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Is Being a Teacher a Crime?

April 27, 2015
2 min read
Is Being a Teacher a Crime?

The secretary of one of Iran’s teachers’ organizations, Alireza Hashemi Sanjani, was arrested and taken to Evin Prison on April 18 following a nationwide protest days before.

“Security forces entered Mr. Hashemi’s house around 7:00am on Saturday while he was at work,” Tahereh Naqini, the deputy head of the union told Iranian Labour News Agency (ILNA). After his wife phoned Hashemi to inform him about the raid, Naqini said, he immediately returned home. Authorities then placed him under arrest.

In 2011, Hashemi was arrested on charges of “pursuing unionist demands and visiting the families of imprisoned teachers” and sentenced to five years in prison. Naqini told ILNA that she believed the recent arrest was in connection with these previous charges. She said that Hashemi has also been charged with “protest against the government and conspiracy against national security.”

Hashemi was also arrested for his union activism on March 13, 2007, following a rally outside parliament. He was sentenced to three years in prison. Following an appeal, the charges were dropped.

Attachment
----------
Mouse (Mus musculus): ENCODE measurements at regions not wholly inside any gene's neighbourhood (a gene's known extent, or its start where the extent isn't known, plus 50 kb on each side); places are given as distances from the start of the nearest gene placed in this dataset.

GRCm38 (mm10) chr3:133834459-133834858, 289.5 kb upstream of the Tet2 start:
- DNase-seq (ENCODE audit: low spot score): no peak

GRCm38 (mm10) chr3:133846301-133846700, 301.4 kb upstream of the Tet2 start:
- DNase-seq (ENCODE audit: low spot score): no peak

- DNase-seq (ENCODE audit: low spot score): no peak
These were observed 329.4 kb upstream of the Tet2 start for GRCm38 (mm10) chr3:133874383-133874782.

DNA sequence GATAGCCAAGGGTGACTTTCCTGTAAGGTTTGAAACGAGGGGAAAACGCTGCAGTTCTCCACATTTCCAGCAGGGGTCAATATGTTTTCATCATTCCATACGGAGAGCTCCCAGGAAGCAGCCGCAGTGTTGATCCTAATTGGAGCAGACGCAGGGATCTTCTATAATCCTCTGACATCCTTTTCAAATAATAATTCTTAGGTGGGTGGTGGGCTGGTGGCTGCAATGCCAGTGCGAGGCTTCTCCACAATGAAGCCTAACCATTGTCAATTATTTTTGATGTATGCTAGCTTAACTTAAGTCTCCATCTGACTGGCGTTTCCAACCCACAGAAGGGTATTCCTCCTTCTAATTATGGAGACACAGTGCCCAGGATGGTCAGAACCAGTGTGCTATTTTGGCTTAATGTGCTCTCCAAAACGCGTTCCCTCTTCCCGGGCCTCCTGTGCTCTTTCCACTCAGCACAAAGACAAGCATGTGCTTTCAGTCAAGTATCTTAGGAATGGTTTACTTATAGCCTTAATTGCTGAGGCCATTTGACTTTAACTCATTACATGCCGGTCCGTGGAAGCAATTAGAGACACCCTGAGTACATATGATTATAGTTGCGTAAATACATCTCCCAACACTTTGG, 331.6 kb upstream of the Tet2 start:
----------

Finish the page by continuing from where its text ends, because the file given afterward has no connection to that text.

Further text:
Iran’s Teachers’ Union expressed shock at the recent arrest of its secretary. Spokespeople said the move went against President Hassan Rouhani’s promotion of “moderation and rationality,“ part of the “prudence and hope” campaign that helped bring him to the presidency in 2013. The union cited a recent message from the Supreme Leader that endorsed “empathy and consensus” and called for people to work in harmony with these values.

Union members called for the government to “hear their call” and withdraw the verdict.

The union said it regarded Hashemi’s arrest as an attack on an individual who symbolized “social rationality and activism,” and added that such an attack was an “unwise imprudent measure” that threatened to “drive the unionist movement away from the path of rationality toward extremism” in what was a “turbulent” time.

“Is imprisonment the answer to moderation and rationality?” a union spokesmen said. “Is imprisonment the answer to the call for discourse and interaction? Is defending teachers’ livelihood and status a crime? Isn’t pursuing unionist demands within the framework of national interests a sign of prudence and wisdom? Is helping teachers and their organizations to establish closer ties with the government and preparing the grounds for interaction an irrational act?”

In a statement aimed at high-ranking state authorities, the union said:  “We expect you to hear our rightful protests and find a solution to prevent the aggravation of the existing security crackdown ... Accordingly, we demand the immediate suspension of the verdict against our secretary and the release of all other imprisoned teachers.”

Earlier this month, teachers in Khuzestan organized rallies in several cities, calling for improved working conditions and salary upgrades. 

Related Articles: 

Teachers Rally in Khuzestan

Read the original article in Persian


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